Perturbances in the ecosystem, which a connected organization that’s in tune with the world is, most of the time end up in returning to the – false – equilibrium state, once the perturbating factors have been integrated, without ever touching the core. A core that’s human and resistant to change by definition in most cases. It’s the story of the bad marriage that never ends because the unknown state of evolution towards genuine symbiosis with the self and the real world freightens more than the unfortunate state of – false – equilibrium during times of perturbation. The sad thing is that this state of perturbation – as we know it today – will remain until the left-out atomic elements of the ecosystem – the external stakeholders – become part of the eocystem in a holistic way (holistic and atomistic are not opposites).
This may sound arrogant to you but as far as I’m concerned and can see, and despite all the new evolutions in society, technology and human behavior, there has been close to zero innovative thinking in at least the 5 last years. Or am I pessimistic and misinformed? Then let me rephraze: there is very little really fundamental work, both in thought and practice, when it comes down to marketing and even business. There are new terms and models but they look the same as those we had before. When digging through a bunch of external hard disks and all the content they contain from over the past ten years last Sunday, I was shocked to see how the stuff I wrote – and many of my Belgian friends I talked with during my publishing years – over ten years ago, is the same stuff I have to read every single day. It opens eyes.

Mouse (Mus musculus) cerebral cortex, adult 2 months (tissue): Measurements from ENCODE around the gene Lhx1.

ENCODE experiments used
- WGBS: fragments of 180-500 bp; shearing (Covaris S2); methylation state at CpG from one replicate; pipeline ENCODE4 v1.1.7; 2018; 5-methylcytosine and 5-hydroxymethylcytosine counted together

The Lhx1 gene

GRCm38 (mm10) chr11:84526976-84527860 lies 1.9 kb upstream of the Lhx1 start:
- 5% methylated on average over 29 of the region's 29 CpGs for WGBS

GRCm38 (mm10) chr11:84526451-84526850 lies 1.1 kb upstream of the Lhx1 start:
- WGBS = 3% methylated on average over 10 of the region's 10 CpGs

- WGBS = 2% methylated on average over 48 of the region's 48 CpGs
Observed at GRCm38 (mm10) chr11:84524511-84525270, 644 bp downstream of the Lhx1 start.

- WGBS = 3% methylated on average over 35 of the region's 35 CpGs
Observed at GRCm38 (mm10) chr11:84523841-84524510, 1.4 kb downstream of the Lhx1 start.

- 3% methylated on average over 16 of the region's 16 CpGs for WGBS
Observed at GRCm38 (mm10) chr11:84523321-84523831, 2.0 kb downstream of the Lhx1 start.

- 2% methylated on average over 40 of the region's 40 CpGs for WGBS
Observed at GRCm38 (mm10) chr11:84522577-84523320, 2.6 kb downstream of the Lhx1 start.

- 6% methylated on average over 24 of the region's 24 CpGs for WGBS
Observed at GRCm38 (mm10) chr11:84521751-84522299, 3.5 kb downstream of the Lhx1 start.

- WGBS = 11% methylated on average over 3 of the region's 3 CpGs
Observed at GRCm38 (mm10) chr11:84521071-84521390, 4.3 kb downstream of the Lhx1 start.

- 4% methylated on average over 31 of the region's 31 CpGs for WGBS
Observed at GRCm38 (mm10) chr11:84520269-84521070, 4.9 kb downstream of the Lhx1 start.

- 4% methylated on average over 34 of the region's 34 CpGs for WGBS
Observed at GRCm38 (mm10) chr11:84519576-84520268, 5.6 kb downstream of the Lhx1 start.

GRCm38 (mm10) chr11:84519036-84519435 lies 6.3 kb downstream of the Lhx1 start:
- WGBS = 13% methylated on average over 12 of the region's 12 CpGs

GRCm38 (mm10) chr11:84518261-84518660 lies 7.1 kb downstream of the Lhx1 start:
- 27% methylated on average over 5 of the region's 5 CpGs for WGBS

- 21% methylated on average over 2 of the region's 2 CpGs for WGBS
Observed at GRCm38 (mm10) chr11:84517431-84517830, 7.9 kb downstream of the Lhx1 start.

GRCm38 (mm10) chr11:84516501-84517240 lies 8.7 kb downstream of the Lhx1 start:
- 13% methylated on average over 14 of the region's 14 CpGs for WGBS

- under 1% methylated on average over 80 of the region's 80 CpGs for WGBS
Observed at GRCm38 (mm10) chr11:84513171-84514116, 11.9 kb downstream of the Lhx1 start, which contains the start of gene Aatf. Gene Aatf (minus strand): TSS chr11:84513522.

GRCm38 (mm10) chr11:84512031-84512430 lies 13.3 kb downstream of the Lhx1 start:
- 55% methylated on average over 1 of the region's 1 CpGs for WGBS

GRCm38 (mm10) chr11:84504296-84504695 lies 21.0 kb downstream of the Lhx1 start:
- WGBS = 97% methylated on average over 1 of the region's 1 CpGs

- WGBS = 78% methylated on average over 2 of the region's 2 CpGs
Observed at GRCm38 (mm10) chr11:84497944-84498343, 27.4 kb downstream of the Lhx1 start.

I’m not going to bore you any longer but here’s the thing: despite a life-long love for that strange thing called “content”, I see it’s still undervalued by marketers and is turned back into business as usual. They don’t get the holistic and customer-centric approach and I haven’t been able to sell it enough. My mistake (and no one asked me to, in the end). Finally, regarding that life-long motto: customer-centricity beyond the customer; most changes happen in theory, believe me. And then the eternal lack of real, genuine and human co-creation. And it’s not just about content and customer-centricity.
So, here I am. I have all that content and all those blogs and social accounts. I still have a mass of texts in my native language, dating back from before 2005, that I could translate and serve as entirely new, without anyone even noticing. I still have hours of videos I could put online and write about from great people like Olivier Blanchard, Gerry McGovern, Bryan Eisenberg, Lee Odden, Kristin Zhivago, Jamie Notter, Joost de Valk, Brian Solis, Trey Pennington (R.I.P.), Dela Quist, Dave Chaffey, Richard Sedley, Gianfranco Cuzziol, Christopher Barger and so many more I hired to speak at events I organized (mainly to share smart marketing inspiration and ‘content’ through the mouths of others, imagine that). Smart people that get it (why else hire them). Some of these events I sold (or gave away, really) and others I have no clue what I’ll do with them. And then there are literally hundreds of “ghostwritten” blog posts and a bunch of books I could rewrite and put up as new.
Looking for value